The Judge Movie Review (by the Movie Slackers)
The Judge may travel some familiar ground, but what it does, it does well, thanks to Robert Downey Jr. and Robert Duvall simply shredding the screen and knocking their roles out of the park. As a father and son who have never seen eye to eye, Downey has become a slick defender of mostly guilty perps, while Duvall has seen to righting wrongs and doing what is right. As the film open, Downey receives word his dear mother has past. He returns home to the fictional Carlinsville, Indiana for the service. His two brothers, Glen and Dale have chosen to stay behind and keep an eye on Mom and Dad. Dale is somewhat challenged but is a gifted photographer and documents just about everything. Glen owns the local tire shop and is married with kids. It seems he had a blossoming future as a baseball pitcher, but an auto accident when he was younger and Hank (Downey) driving, ended it with Glen’s hand permanently injured. This is a source of contention that has never been resolved. It takes a back seat, along with all of the other family issues, when Judge Palmer (Duvall) is arrested for killing a man with his car. The man killed is a criminal who Judge Palmer had sentenced years ago, rather lightly, only to have the criminal get out and commit a more heinous crime. Judge Palmer hates the man with a passion. Enough to kill him? Maybe, maybe not. The rest of The Judge is the trial that follows.
The Judge is cliched and predictable, to be sure. There is nothing here that you have not seen done before. But The Judge hooked me. For all of its overly melodramatic tones, this film is an engrossing and beautiful film. Downey and Duvall are standout and BOTH were worthy of Oscar nods, even though only Duvall was nominated. His Judge Palmer is a good man, honest and steadfast in his love for his family and community. He is an honorable man who knows he is looked to as an example in his community and he has always lived his life responsibly, for the most part. His only vice was booze and he even gave that up, too.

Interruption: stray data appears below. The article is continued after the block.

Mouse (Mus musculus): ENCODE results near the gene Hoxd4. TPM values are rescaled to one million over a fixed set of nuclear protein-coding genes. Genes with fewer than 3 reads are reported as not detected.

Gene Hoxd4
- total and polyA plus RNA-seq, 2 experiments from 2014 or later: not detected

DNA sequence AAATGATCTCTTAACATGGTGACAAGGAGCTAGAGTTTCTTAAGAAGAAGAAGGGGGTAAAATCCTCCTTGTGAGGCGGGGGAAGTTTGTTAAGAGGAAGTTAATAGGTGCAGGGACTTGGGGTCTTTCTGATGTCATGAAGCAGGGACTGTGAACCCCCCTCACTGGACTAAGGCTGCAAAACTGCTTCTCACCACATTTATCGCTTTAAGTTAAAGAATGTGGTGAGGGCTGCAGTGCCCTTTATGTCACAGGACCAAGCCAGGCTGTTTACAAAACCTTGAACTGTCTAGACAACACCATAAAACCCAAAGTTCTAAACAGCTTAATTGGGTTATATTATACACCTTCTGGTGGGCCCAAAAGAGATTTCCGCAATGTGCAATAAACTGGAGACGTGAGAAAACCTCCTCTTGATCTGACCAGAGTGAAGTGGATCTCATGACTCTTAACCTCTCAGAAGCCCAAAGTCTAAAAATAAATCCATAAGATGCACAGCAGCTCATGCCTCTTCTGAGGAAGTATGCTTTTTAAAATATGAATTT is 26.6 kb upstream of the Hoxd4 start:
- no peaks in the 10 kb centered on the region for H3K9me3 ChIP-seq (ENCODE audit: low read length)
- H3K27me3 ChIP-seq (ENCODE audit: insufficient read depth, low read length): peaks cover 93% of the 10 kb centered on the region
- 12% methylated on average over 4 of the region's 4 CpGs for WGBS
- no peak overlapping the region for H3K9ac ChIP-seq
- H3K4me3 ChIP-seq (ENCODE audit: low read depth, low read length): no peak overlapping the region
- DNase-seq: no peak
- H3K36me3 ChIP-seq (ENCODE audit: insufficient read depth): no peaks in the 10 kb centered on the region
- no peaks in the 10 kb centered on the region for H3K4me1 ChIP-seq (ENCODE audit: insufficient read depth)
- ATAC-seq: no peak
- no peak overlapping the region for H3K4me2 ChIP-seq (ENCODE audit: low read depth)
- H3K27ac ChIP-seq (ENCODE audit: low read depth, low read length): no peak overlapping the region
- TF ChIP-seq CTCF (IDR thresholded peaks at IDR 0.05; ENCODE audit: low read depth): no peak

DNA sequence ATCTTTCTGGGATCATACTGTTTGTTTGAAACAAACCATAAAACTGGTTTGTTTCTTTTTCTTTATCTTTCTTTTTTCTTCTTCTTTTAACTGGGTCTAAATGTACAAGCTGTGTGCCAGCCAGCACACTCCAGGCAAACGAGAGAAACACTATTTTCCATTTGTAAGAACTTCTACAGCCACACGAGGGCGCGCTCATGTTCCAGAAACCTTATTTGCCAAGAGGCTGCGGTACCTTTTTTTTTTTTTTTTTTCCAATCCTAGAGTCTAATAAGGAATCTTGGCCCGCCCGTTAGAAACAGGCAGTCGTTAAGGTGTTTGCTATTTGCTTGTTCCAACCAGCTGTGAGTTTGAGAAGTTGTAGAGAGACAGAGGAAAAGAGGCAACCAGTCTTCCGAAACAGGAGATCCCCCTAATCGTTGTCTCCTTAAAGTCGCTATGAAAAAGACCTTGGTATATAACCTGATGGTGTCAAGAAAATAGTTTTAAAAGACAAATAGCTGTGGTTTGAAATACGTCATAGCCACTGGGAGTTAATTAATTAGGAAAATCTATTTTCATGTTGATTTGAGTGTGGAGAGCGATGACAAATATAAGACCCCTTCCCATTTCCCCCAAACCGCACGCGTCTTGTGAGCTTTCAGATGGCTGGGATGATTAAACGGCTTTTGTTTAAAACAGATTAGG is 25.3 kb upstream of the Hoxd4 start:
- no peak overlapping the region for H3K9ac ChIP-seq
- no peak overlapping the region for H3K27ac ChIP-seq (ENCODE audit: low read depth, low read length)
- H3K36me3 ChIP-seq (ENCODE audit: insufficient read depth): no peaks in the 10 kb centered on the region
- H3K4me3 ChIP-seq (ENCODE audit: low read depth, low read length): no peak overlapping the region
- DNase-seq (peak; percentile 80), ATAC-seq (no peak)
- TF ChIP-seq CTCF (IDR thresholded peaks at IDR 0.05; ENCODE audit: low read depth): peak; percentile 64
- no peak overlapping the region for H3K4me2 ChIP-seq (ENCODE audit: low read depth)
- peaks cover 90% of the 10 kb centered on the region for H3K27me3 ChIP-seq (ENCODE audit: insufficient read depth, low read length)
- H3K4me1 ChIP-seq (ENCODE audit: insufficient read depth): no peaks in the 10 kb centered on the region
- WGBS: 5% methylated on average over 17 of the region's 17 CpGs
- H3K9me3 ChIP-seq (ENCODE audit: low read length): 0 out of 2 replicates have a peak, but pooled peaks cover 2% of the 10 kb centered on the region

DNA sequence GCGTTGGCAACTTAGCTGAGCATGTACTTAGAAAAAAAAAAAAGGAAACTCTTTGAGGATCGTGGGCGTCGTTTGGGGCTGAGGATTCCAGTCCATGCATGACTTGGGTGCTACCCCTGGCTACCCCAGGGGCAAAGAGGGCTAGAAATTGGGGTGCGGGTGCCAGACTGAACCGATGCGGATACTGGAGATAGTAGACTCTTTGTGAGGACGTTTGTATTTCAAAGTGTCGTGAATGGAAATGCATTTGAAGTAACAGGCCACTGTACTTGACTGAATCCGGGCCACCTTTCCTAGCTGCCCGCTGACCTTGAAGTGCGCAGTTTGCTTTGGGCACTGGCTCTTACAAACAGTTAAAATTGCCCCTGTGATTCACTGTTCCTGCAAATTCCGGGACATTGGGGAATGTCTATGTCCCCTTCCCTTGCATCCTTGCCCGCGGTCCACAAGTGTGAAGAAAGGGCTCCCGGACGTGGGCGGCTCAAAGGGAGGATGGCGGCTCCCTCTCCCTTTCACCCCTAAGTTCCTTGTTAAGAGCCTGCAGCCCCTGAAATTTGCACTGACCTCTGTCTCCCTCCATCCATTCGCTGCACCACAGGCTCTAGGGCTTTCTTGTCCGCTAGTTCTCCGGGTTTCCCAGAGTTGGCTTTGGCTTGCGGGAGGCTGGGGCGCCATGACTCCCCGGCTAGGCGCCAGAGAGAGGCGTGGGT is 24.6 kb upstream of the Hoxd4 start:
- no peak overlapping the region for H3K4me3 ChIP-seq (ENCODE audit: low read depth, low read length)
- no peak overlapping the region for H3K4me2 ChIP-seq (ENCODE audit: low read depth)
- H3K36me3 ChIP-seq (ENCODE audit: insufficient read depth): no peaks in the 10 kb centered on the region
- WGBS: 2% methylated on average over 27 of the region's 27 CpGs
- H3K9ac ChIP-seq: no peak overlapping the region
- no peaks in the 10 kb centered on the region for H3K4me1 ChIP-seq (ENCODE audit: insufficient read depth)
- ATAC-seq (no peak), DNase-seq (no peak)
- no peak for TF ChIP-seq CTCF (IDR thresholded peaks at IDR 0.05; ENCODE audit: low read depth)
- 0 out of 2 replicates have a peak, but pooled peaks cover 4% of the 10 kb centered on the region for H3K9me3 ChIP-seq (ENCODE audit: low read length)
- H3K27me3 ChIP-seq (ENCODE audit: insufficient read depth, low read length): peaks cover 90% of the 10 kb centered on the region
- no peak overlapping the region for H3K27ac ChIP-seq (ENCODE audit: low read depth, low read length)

Hank (Downey) has always marched to the beat of a different drum, but he has moved away and became of very successful lawyer himself. He is married, for the moment and has a lovely little girl. Judge and Hank were always butting heads and nothing has soften over time. The prosecutor is Dwight Dickham (Billy Bob Thorton) and he is determined to put Judge away for murder one. Thorton does a great job of projecting strength as the prosecutor but is also shown to be a compassionate man, as well. Other circumstances come to light which alter decisions, lives and ultimately the trial. They are heartbreaking and this film is especially effective at tugging on the heartstrings, and in my case, I was so interested in the characters I was only too willing to let The Judge do its thing. This is not a great film in the classic sense. But what it does, works so well that you will be glued to the screen. The cast is exemplary with Downey and Duvall, Vincent D’Onofrio as Glen and James Strong as Dale, two brothers I would love to have around. The high school sweetheart still pines for Hank, Samantha (Vera Farmiga). She has stayed on in Carlinsville and now owns the local restaurant and has a fiesty daughter named Carla, well played by Leighton Meester. Ken Howard is stoic as the presiding judge in the trial and Dax Shepard surprised me with a light but effective performance as Hank’s co-council. Thomas Newman, who never has disappointed me as a film score composer, delivers once again with a tremendous score that is worth purchasing; beauty and sadness, all in one.
The Judge will hit everyone in the heart, because we all have our parents to eventually care for. This can be a personal film for all of us, as we watch our parents age and need more attention. This is a powerful film from start to finish, despite being familiar in many ways. I did not care. I loved these characters and cared about them. There are so many quiet scenes in The Judge that really touched my heart and made me miss my own parents all the more. Trust me, you will want to hug yours after seeing The Judge.
This review was written by JohnnyTwoToes of the Movie Slackers.
The Judge is Rated R for language
The Judge – Run Time is 2 and 1/2 hours